Originally published in 1998, Samuel Hyde’s Pistols and Politics reveals the reasons behind the remarkable levels of violence in Louisiana’s Florida parishes in the nineteenth century. In the South that century, there existed numerous local pockets where cultures and values different from those of the dominant planter class prevailed. One such area was the Florida parishes of southeastern Louisiana, where peculiar conditions combined to create an enclave of white yeomen, and where in the years after the Civil War, levels of conflict among these men escalated to create a state of chronic anarchy, producing an enduring legacy of bitterness and suspicion. In his careful study of a society that degenerated into utter chaos, Hyde illuminated the factors that allowed these conditions to arise and triumph. In this expanded edition of Hyde’s original work, he deftly brings his analysis forward to account for the continuation of violence and mayhem in the region into the twentieth century.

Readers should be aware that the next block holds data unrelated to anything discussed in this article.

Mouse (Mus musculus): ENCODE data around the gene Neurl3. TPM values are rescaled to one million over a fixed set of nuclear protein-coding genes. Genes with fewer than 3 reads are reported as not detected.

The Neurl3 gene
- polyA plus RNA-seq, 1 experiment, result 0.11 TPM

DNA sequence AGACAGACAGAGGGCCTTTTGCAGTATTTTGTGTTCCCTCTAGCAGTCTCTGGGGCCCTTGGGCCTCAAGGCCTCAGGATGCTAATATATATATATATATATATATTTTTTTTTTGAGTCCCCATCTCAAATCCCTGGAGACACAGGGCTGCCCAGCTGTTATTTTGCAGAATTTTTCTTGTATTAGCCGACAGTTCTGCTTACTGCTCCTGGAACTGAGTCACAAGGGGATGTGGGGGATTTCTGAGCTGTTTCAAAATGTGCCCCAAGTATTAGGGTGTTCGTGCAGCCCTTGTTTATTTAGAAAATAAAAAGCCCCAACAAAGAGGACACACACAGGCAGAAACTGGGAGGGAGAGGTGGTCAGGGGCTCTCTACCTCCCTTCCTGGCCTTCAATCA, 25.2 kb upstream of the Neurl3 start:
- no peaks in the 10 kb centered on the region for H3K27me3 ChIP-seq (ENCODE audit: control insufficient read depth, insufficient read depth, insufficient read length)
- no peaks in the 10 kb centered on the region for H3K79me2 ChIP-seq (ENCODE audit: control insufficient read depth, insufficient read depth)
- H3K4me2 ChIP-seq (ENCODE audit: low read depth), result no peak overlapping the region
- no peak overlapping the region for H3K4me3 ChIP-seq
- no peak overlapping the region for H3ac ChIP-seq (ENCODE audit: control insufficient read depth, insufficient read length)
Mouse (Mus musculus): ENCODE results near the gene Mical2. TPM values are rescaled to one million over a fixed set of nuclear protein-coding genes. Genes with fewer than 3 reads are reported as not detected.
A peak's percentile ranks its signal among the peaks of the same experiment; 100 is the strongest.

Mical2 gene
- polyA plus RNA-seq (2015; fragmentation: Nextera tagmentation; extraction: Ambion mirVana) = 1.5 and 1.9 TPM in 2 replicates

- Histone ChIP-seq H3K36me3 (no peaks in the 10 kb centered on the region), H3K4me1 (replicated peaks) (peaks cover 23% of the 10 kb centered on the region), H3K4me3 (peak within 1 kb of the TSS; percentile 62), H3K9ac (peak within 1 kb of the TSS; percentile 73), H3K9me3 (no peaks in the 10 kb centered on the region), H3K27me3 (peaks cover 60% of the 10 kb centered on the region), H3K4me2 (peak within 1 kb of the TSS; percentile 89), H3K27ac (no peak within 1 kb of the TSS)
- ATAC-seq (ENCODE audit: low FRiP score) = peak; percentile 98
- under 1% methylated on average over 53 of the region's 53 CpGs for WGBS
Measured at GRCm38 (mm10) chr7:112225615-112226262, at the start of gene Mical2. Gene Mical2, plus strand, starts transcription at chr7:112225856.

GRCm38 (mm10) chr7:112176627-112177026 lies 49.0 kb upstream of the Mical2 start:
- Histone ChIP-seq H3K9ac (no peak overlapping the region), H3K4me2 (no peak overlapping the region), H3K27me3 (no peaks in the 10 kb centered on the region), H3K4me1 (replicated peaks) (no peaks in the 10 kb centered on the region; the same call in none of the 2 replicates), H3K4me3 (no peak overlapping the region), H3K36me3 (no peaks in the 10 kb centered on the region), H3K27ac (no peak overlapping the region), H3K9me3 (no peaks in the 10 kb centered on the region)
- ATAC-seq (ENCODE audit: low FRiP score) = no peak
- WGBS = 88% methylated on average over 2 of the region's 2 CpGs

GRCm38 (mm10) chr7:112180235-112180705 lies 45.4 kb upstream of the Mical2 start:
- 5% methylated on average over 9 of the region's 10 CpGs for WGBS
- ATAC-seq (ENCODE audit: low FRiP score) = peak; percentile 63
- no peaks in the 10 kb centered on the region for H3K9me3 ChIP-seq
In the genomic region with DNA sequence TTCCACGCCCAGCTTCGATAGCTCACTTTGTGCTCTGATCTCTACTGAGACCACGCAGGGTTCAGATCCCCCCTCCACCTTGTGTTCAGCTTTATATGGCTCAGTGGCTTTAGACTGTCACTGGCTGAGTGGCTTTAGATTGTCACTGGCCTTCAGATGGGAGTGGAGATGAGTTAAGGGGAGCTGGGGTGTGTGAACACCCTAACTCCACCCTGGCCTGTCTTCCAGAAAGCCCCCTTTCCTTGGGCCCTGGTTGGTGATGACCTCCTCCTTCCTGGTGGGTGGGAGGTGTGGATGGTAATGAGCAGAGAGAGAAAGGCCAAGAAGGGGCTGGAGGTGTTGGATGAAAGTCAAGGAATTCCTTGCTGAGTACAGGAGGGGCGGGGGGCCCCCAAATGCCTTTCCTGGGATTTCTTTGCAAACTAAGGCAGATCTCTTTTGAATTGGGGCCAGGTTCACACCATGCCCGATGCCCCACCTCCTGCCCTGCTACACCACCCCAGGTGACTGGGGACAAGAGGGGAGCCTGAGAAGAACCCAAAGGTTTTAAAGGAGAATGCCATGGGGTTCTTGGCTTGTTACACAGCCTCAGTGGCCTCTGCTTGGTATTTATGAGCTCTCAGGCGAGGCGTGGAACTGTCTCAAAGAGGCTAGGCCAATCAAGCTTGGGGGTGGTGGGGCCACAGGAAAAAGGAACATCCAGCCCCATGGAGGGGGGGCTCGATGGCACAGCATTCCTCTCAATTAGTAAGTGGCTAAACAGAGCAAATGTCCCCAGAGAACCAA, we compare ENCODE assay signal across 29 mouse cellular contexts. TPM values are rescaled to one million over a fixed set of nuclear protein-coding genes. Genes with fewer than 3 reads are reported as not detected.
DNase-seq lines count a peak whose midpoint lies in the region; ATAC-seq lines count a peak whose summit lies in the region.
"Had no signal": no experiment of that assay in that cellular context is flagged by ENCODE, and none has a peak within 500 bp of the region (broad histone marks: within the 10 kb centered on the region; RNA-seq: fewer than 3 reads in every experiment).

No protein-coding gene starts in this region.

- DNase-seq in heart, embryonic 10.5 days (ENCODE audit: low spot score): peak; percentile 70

Samuel C. Hyde, Jr., is Leon Ford professor of history at Southeastern Louisiana University and the director of the Center for Southeast Louisiana Studies. He is the author and editor of numerous books about the history of Louisiana's Florida Parishes, including, A Fierce and Fractious Frontier. The Curious Development of Louisiana's Florida Parishes, 1699-2000.
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